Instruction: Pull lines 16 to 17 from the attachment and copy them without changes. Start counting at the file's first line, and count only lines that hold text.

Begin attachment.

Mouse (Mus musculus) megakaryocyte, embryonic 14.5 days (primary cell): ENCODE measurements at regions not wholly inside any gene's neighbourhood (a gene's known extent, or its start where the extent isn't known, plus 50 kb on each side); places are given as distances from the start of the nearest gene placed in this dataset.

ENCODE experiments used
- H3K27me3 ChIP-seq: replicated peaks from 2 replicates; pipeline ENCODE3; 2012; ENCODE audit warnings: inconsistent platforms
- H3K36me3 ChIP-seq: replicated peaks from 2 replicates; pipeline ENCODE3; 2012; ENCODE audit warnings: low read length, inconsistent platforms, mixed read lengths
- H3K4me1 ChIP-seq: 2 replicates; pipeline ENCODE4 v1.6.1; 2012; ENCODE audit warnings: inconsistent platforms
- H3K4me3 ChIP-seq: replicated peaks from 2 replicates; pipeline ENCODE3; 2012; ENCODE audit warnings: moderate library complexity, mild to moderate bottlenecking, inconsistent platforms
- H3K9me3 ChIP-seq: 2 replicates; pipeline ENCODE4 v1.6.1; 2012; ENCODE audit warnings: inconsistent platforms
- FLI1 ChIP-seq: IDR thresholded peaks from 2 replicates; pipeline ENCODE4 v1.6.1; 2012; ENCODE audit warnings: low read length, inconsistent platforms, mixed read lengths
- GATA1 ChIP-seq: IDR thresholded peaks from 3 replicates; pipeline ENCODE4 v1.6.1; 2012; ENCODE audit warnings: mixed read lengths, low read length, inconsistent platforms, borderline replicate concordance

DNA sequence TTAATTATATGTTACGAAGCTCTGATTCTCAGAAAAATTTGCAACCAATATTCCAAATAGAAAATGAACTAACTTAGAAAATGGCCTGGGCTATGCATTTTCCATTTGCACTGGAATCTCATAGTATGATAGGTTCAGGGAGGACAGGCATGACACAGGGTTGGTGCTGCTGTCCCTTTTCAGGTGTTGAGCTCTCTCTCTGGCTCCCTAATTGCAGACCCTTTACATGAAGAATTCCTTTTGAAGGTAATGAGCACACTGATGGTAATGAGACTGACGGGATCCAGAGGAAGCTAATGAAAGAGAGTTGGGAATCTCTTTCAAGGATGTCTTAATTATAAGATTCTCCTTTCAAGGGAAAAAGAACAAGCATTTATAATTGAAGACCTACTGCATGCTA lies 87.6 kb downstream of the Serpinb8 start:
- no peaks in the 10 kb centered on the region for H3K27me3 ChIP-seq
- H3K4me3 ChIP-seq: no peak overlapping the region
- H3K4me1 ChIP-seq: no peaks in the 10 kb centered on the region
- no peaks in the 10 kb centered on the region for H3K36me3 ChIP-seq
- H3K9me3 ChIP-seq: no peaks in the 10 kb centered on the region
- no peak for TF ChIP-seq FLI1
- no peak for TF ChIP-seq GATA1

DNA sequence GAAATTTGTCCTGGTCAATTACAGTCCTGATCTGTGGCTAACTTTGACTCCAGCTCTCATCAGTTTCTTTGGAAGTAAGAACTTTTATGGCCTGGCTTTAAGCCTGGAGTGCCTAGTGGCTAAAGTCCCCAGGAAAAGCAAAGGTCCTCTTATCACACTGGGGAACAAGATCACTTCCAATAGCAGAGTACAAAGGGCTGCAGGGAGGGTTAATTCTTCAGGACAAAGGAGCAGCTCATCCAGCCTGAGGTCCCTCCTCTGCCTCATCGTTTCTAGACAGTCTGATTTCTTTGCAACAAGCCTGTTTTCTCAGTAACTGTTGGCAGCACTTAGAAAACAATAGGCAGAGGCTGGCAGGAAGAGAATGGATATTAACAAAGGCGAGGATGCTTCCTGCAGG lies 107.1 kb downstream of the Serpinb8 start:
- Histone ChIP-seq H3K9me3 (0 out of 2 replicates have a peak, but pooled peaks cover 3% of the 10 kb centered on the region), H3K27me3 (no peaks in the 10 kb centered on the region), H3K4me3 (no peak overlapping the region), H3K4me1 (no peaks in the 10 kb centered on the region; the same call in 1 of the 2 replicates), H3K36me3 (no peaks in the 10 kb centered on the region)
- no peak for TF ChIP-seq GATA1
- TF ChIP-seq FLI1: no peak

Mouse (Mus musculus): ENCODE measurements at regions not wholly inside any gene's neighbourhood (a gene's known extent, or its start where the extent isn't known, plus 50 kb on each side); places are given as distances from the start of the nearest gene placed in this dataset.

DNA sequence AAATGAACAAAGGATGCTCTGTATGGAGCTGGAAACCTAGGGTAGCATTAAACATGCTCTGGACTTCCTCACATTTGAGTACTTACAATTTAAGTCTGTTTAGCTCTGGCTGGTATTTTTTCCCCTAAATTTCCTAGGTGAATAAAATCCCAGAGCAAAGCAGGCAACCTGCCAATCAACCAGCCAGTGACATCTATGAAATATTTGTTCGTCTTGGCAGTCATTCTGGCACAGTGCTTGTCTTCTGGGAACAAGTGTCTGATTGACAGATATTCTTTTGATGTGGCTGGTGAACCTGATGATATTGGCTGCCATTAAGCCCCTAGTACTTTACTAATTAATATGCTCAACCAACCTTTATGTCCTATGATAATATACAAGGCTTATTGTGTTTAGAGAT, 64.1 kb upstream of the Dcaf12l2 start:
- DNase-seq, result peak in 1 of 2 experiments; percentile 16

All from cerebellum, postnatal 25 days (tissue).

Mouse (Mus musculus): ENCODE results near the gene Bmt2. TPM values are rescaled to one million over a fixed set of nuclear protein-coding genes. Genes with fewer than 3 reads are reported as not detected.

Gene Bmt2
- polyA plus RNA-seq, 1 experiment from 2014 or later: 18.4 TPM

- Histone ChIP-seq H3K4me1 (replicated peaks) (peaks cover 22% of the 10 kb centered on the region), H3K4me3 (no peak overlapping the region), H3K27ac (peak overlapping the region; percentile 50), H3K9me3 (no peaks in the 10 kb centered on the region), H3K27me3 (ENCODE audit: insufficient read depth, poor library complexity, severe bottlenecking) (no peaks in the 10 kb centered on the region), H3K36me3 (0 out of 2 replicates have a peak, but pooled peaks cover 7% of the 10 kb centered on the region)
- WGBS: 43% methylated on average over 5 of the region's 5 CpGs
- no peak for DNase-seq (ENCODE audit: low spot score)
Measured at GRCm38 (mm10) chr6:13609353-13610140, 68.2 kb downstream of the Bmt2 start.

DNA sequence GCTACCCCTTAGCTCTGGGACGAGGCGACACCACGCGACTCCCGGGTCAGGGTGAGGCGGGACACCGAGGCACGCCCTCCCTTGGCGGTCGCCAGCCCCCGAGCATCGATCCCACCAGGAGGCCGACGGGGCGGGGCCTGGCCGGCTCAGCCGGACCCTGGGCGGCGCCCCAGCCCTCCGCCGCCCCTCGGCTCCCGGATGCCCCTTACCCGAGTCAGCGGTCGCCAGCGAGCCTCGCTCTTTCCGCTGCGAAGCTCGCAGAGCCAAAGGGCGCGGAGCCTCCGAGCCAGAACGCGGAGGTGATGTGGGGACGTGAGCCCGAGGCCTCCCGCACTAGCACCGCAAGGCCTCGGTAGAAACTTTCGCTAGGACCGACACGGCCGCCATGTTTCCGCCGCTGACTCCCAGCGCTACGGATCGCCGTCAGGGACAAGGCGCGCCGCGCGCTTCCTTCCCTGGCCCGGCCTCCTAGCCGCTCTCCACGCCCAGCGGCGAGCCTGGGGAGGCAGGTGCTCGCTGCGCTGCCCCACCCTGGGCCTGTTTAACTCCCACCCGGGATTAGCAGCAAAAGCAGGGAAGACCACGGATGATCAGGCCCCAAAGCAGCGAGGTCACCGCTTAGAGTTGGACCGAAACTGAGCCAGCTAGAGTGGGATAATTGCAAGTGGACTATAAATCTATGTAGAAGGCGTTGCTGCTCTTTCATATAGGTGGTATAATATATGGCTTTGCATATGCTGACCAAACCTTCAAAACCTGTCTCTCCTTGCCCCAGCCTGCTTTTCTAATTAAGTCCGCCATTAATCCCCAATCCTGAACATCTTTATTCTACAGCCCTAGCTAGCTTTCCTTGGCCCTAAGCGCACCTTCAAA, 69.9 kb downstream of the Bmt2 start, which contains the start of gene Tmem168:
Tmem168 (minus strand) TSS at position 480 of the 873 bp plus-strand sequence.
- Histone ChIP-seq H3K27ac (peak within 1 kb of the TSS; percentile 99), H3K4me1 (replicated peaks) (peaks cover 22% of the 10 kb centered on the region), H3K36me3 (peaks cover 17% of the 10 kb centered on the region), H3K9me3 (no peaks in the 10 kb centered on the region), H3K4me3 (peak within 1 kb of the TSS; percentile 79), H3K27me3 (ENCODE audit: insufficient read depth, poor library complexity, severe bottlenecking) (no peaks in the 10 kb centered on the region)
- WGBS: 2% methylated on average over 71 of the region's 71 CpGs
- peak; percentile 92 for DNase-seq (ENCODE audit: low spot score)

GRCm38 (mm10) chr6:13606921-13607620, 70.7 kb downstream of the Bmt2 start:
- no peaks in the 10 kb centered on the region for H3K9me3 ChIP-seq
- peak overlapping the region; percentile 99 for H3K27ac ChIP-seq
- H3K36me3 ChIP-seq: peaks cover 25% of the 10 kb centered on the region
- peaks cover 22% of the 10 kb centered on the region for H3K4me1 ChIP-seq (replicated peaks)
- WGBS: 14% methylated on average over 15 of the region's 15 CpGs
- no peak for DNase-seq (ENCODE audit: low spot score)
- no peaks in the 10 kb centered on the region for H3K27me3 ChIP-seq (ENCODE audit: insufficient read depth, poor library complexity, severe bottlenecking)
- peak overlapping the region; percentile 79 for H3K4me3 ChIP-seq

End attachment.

- no peak for TF ChIP-seq FLI1
- no peak for TF ChIP-seq GATA1